Some animals just like children get hurt because they are disobedient and their carer has no idea about how to reach and agreement with the subservient they care for, whether that be a small child, animal or insect

Nurture Nature

Just like cradling a baby in your arms, a cradle swings below us nurturing us, if we care for all living things in our wonderful Universe.

Educate don't incarcerate!

During the witch-burning era of the 17th century, witches' cats were put into baskets and burned alongside the witches not that that should have anything to do with the current mistreatment of cats. History proves that cats have been mistreated by the human race.

So this is no special event even though it has maintained it's headlines in the mainstream media and that all of a sudden Bob Carr needs to make new laws to lock up people or for longer.

Since the first cat story recently was put on the media spot light and now every cat that has every been found makes the headlines, does that mean we need new legislation to incarcerate citizens who have been cruel to a cat?

By Wicked Witch 29 January 05


The Cat and the Law

FROM the epoch of the cat's godhood down to the modern moment laws have been passed to protect the cat, laws which have demanded that man treat the cat in such and such a fashion.

Egyptians cat-killers were punished by death. Diodorus writes of a brave Roman soldier who was the victim of this law.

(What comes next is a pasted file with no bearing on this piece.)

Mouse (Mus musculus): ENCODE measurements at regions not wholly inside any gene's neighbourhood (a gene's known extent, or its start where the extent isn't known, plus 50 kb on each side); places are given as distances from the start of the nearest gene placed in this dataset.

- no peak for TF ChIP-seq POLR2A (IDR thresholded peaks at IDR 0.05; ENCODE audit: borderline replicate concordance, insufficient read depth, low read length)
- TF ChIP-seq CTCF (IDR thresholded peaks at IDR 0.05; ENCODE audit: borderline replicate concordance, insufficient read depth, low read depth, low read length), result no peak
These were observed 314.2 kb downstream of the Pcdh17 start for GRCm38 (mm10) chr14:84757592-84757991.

It is interesting to compare this extreme measure with the old English common law which held both cats and dogs as "no property, being base by nature," but it is also well to remember that at one time in England larceny was punished by the death penalty.

If a cat had been considered property the theft of a puss would have led the thief to the block or the scaffold. The English "Rule of Nuns" issued in the early thirteenth century, forbade the holy women to keep any beast but a cat. A canon of a date nearly a hundred years earlier forbade nuns, even abbesses, from wearing costlier skins than those of lambs and cats.

The Welsh laws concerning domestic lions were formulated in the tenth century. In 1818 a decree was issued at Ypres in Flanders forbidding the throwing of pussies from high towers in commemoration of a Christmas Spectacle. And today the Society for the Prevention of Cruelty to Animals endeavours to make the punishment fit the crime for anyone who maliciously mistreats a cat.